Navaho Houses, pages 469-518 eBook

This eBook from the Gutenberg Project consists of approximately 57 pages of information about Navaho Houses, pages 469-518.

Another form, scarcely less rude, is sometimes found in localities temporarily occupied for grazing or for horticulture.  It consists of a circle of small branches, sometimes of mere twigs, with the butts stuck into the ground, and not over 2-1/2 or 3 feet high.  The circle is broken by a narrow entrance way on one side.  This form of shelter, hardly as high as a man’s waist, does little more than mark the place where a family have thrown down their blankets and other belongings, but it may afford some protection against drifting sand.  Shelters of this type are occupied several months at a time.  They are often seen on the sandy bottom lands of Canyon Chelly and in other regions of like character, and the same sites are sometimes occupied several years in succession.

From these rude makeshift types there is an unbroken range up to the standard winter hut, which also meets the requirements of a summer house, being as comfortable in warm weather as it is in cold weather.  The kind of house which a man builds depends almost entirely on the purposes which it is to serve and very little on the man or his circumstances.  The houses of the richest man in the tribe and of the poorest would be identical unless, as often happens in modern times, the former has a desire to imitate the whites and builds a regular house of stone or logs.  If, however, a man builds a summer place to which he intends to return year after year, and such is the usual custom, he usually erects a fairly substantial structure, a kind of half hogan, or house with the front part omitted.  If it is possible to do so he locates this shelter on a low hill overlooking the fields which he cultivates.  The restriction which requires that the opening or doorway of a regular hogan shall invariably face the east does not apply to these shelters; they face in any direction, but usually they are so placed as to face away from the prevailing wind, and, if possible, toward the fields or farms.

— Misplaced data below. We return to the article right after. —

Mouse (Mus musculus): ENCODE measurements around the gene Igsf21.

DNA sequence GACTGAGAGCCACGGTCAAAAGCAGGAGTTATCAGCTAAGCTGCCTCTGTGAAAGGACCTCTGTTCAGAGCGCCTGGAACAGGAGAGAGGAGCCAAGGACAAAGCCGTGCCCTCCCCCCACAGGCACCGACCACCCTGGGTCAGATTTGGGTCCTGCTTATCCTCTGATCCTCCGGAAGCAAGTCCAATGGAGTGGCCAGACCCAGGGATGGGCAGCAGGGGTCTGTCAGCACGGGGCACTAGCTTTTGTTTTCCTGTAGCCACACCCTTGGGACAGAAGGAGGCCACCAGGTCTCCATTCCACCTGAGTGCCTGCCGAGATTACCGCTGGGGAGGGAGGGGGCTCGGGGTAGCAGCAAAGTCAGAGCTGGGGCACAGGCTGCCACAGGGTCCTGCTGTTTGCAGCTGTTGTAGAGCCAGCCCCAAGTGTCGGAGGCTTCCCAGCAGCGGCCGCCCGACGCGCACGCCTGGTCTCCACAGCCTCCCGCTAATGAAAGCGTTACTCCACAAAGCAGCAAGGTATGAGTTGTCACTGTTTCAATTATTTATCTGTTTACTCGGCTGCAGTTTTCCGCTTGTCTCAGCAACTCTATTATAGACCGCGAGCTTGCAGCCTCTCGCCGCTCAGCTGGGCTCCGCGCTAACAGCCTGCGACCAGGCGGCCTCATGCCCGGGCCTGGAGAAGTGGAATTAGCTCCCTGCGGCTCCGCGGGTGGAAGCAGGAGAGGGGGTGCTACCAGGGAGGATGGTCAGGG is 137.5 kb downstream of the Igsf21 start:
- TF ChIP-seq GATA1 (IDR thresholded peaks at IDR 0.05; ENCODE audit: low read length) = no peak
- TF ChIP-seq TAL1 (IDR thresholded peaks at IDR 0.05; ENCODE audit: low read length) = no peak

[Illustration:  Fig. 233—­Ground plan of a summer shelter]

Figure 233 is a ground plan of a shelter of this type, which is shown also in plate LXXXV.  The effect is that of a half hogan of the regular type, but with a short upright timber in place of the usual north piece.  The example shown is built on a somewhat sloping site, and the ground inside has been slightly excavated, but on the front the floor reaches the general level of the ground.  The principal timbers are forked together at the apex, but not strictly according to rule.  The structure is also covered with earth in the regular way, and altogether appears to occupy an intermediate position between the summer shelter and the winter hut.  It is a type which is common in the mountain districts and in those places where a semipermanent shelter is needed, and to which the family returns year after year.

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Navaho Houses, pages 469-518 from Project Gutenberg. Public domain.
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